A true story today.
I could never really see. When it comes to my eyes, my earliest related memory is of me, sitting on the bathroom floor as my mother bathed my little brother. I was four and when I told her I was seeing two of everything, she froze, her shoulders hunched over the tub, my brother blinking owlishly behind her.
As I grew older, my vision worsened. I saw the world through an endless string of glasses, some as thick as the bottoms of Coke bottles, and everything beyond that thick pane of glass was a hazy blur. When I was in elementary school, I became a mastermind of pure evil when it came to finding ways of “accidentally” scratching or breaking my glasses. One time, I casually placed them glass-side down on the row of bricks that lined our driveway so they would scratch. Another time, (I cannot believe I’m admitting this) I placed them on the edge of my desk at school and timed it so that when the teacher walked up our row, I nudged the glasses off my desk with my elbow. They fell to the floor and she stepped on them. Yes. I actually did that. I was like a young Mr. Burns. “You broke my glasses. Excellent.”
Then contacts came, glorious, face-freeing contacts. Well, they were glorious until the end of that first day when, in a furniture store, I brought the room of customers to a halt when I insisted one of them had fallen out and screamed, “NOBODY MOVE.” It turned out, of course, that the lense was in my eye the whole time so “False alarm everyone! Please go about your furniture-related business!” I got better about them. By the time I was twenty, I could put my contacts into my eyes, in the dark, with one hand trapped behind my back and no contact solution to be found for miles- like some kind of nerd Houdini.
Sometimes, my lack of vision was a blessing like when I was feeling less than pretty and faced my blurry, naked form in the bathroom mirror- I could fool myself, however temporarily, into believing I looked however I liked. I cursed it most in the morning, when I would roll over and see nothing but gauzy green numbers instead of the time I needed or when I was in Italy, trying to find the phrase “contact solution” in an Italian-American dictionary.
I did not intend to talk about this today at all. Today is the one year anniversary of my grandmother’s death and I sat down to write about that- I would not be in the kitchen without her influence, after all. She was my Italian grandma- a matriarch in every sense of the world (with the great-grandchildren in droves to prove it) but she didn’t chase us around with a rolling pin- she ruled with gentle hands and a quiet laugh. She was the purest soul I’ve honestly ever known and when she wanted to feed us, she fed us well. She found peace in the kitchen, like my mother does, and she felt more at home there than anywhere else, as I do now.
One week ago, I had surgery. I got my eyes back. I can see. I take the dog out for a walk now and find myself stopping on corners, staring up at the winding wires atop transformers, the barest buds on trees, the wrinkles on the water. The surgery was a gift from my grandmother. One year later and it feels like she’s still guiding my steps, still helping me find my way.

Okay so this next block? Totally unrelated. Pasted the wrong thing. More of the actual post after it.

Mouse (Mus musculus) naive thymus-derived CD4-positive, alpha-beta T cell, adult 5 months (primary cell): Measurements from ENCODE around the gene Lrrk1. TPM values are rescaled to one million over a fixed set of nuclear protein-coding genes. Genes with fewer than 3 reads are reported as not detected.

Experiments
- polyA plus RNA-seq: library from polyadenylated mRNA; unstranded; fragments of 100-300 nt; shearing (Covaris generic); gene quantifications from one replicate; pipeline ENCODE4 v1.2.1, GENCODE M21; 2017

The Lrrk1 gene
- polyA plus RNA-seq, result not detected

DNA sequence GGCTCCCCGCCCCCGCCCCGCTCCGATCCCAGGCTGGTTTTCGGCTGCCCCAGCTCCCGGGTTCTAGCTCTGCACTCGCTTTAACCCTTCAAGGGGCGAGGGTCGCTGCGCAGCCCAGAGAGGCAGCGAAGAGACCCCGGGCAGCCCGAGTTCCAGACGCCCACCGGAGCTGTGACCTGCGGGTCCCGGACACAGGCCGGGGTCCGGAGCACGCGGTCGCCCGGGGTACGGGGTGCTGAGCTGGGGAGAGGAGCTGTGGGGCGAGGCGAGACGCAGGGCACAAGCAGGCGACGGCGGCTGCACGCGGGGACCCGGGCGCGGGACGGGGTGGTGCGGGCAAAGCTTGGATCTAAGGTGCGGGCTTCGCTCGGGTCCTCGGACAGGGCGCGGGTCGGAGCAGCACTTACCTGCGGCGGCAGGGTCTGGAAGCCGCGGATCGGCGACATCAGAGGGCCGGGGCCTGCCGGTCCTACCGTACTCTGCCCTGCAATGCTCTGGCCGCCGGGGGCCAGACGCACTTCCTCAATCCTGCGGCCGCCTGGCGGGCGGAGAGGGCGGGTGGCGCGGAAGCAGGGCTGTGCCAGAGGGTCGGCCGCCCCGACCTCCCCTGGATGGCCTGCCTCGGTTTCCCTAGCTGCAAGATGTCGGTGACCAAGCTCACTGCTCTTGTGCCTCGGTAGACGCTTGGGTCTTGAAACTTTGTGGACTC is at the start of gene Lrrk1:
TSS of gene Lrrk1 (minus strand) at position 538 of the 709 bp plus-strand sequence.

Every morning now, I open my eyes, determined not to take either gift for granted.
Chocolate & Peppermint Patties
Make ahead: Patties will keep, chilled, for 1 month. Bring to room temperature before serving.
2 and 1/2 Cups of confectioners/powdered sugar (less than 1 pound), divided
1 and 1/2 TBsps of light corn syrup
1 and 1/2 TBsps of water (more if needed)
1/2 teaspoon of pure peppermint extract
1 TBSP of vegetable shortening
10 ounces of 70% cacao bittersweet chocolate, coarsely chopped
1. Ready an electric mixer or stand mixer with paddle attachment. Beat 2 and 1/4 cups of powdered sugar with corn syrup, water, peppermint extract, shortening and a pinch of salt at medium speed until just combined. Mixture will be crumbly.
2. Sprinkle powdered sugar on work surface and knead mixture with remaining 1/4 cup of powdered sugar until smooth. Add a tablespoon or so of water as you knead if mixture doesn’t come together after a minute or so. The finished dough will be smooth and compliant.
3. Roll out between sheets of parchment paper on a large baking sheet into a 7 to 8 inch round that is less than 1/4 of an inch thick. Freeze until firm, about 15 minutes.
4. Remove top sheet of paper and sprinkle round with powdered sugar. Replace top sheet and flip round over to repeat sprinkling on other side.
5. With a 1 inch cookie cutter, cut as many rounds as possible and transfer candies to a parchment-lined baking sheet.
6. Freeze candies until firm, at least 10 minutes.
7. Melt three-fourths of chocolate in a metal bowl over a saucepan of barely simmering water.
8. Remove bowl from pan and add remaining chocolate. Stir until smooth. Cool until candy thermometer registers 80°F.
9. Return water in pan to boil and remove from heat. Set bowl of cooled chocolate over pan and reheat, stirring, until candy thermometer registers 88 to 91°F. Remove bowl from pan. (I just kept the hot saucepan and bowl on a cloth towel as I worked and the chocolate stayed warm enough to work with.)
10. Balance one of the pattie rounds on a form and submerge in melted chocolate, let the excess drip off. Return pattie to sheet. To make decorative lines on top, gently press bottom of fork briefly on top of the patty and then lift straight up.
11. Let patties stand until chocolate sets, about 1 hour.